Java EE vs. Spring Boot: Comparing Two Java Framework Giants

Java EE vs. Spring Boot: Comparing Two Java Framework Giants

30 Jan 2024

In enterprise Java, two major frameworks often come into comparison: Java EE (Enterprise Edition) and Spring Boot. The choice between these two technologies can have significant implications for an application’s architecture and long-term maintainability.

Understanding the differences between Java EE and Spring Boot is crucial for developers, architects, and decision-makers to align the technology stack with the goals and requirements of their projects.

Understanding Java EE 

Java EE, or Java Platform, Enterprise Edition, is a set of specifications tailored for enterprise-level development extending the capabilities of the Java SE (Standard Edition). Java EE provides a robust platform for building large-scale, multi-tiered, scalable, and secure network applications.

Components of Java EE:

  • Application Programming Interfaces (APIs): Java EE encompasses a wide range of APIs suitable for various enterprise services, including web services, messaging, and database access.
  • Component-Based Architecture: It supports components like Servlets, JavaServer Pages (JSPs), and Enterprise JavaBeans (EJBs).
  • Container Services: Containers manage the execution of application components, handling aspects such as security and transaction management.

Java EE Servers:

  • It requires a Java EE server, such as GlassFish or WildFly, for deploying and running applications.
  • These servers implement the Java EE specifications and offer the necessary runtime environment.

Through Java EE, developers obtain a comprehensive framework that streamlines the development of server-side applications, emphasizing on standardization and interoperability.

Java EE is evolving and includes new approaches to programming models like Contexts and Dependency Injection (CDI), which aim to simplify development by unifying the Java EE platform with modern programming practices.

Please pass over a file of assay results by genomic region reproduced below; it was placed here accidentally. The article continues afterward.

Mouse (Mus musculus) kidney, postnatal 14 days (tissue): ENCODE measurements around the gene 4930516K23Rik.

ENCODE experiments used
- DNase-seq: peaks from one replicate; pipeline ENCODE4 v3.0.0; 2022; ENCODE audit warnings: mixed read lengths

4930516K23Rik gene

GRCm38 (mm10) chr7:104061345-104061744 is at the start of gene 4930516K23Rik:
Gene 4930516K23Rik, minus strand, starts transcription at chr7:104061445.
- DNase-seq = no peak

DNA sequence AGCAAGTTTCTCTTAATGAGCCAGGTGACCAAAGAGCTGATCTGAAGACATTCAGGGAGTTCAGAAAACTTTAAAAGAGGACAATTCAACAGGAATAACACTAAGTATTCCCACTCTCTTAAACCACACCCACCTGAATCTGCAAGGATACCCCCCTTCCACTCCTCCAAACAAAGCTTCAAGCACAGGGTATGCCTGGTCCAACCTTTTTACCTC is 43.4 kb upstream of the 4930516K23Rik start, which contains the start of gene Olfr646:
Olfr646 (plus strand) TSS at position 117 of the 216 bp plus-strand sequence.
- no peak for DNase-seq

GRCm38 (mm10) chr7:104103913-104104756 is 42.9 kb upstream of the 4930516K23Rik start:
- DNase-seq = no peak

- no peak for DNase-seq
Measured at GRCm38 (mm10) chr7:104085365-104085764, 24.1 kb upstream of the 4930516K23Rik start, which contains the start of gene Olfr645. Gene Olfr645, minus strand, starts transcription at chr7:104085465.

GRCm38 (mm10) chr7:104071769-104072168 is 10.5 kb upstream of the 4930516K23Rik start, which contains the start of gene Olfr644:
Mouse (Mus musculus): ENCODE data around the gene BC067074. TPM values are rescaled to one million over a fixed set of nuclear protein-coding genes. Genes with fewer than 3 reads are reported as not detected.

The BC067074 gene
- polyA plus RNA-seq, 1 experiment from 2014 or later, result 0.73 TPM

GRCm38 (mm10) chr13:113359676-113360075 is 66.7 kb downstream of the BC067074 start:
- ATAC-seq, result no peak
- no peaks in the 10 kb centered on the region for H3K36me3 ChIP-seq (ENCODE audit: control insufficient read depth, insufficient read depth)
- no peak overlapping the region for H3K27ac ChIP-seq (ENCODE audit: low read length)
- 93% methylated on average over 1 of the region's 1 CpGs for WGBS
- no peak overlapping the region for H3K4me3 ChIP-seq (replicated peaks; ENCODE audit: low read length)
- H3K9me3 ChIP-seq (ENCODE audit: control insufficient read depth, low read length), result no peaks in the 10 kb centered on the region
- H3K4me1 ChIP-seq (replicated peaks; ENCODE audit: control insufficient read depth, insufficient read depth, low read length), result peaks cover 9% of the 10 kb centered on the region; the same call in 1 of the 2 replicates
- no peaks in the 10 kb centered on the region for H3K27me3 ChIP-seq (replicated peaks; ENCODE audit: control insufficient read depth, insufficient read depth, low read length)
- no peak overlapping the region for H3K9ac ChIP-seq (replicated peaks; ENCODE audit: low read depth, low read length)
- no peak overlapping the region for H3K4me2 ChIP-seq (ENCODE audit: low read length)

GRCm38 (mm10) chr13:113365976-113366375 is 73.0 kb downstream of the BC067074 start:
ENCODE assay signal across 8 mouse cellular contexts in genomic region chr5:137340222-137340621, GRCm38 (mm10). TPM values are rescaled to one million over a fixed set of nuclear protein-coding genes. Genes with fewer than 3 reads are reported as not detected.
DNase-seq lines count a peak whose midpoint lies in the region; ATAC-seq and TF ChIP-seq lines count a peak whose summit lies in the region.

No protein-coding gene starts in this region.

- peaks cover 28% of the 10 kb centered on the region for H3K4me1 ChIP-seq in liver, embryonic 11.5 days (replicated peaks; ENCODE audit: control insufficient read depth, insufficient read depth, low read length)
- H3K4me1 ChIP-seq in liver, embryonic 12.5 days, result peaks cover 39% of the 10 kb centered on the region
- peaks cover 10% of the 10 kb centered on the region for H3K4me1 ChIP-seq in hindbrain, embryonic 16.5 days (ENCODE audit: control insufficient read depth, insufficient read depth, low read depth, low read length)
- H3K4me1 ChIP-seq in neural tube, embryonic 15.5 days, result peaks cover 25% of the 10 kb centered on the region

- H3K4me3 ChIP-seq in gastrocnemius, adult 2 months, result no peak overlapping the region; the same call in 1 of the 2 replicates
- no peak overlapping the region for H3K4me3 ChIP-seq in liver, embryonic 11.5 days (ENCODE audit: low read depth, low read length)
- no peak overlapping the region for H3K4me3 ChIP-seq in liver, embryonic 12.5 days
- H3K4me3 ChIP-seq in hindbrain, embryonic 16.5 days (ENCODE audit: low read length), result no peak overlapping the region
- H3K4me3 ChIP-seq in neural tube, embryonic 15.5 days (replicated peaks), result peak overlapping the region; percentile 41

Exploring Spring Boot

Spring Boot is an extension of the Spring framework that simplifies the initial setup and development of new Spring applications. It is designed to streamline the configuration process, enabling developers to rapidly launch projects without the cumbersome boilerplate coding typically associated with setup.

Spring Boot achieves this by offering:

  • Auto-configuration: It automatically configures your application based on the dependencies you have added to the project, thanks to a set of opinionated defaults.
  • Standalone Applications: Spring Boot applications are self-contained and can be run independently without requiring an external servlet container.
  • Production-ready features: It includes a range of built-in features such as health checks, metrics, and externalized configuration, essential for microservices and cloud-based applications.

One of the main benefits of using Spring Boot is its “convention over configuration” paradigm. Developers are not burdened with defining the configuration specifics that are commonly needed for an enterprise application. Instead, Spring Boot provides a set of sensible defaults which can be overridden if necessary.

Spring Boot relies on:

  • Starters: They are a set of convenient dependency descriptors that you can include in your application.
  • CLI (Command Line Interface): It provides Spring Boot CLI to run and test Spring Boot applications from the command prompt.
  • Actuator: It provides runtime insights into the application and its behavior through various endpoints.

Developers opt for Spring Boot due to its ease of use, the speed at which they can create production-ready applications, and the considerable reduction in code and configuration complexity. It has become a popular choice in the Java community, especially for microservices architecture.

Java EE vs. Spring Boot: Key Differences 

Java EE vs. Spring Boot: Key Differences

Java EE, or Java Platform, Enterprise Edition, is a standard for developing enterprise-level applications. On the other hand, Spring Boot is a project within the broader Spring Framework that aims to simplify the bootstrapping and development of new Spring applications.

  • Foundation and Philosophy
    • Java EE is a specification that various vendors can implement. It aims for portability and standardization across different implementations.
    • Spring Boot offers a convention-over-configuration approach and aims to simplify Spring application startup by removing boilerplate code.
  • Components and Customization
    • In Java EE, applications are typically built by choosing from a range of Java EE APIs and standard components.
    • Spring Boot applications leverage Spring’s starters to quickly bring in pre-configured components, focusing on rapid development and ease of use.
  • Configuration
    • Java EE relies on a deployment descriptor or annotations for configuration.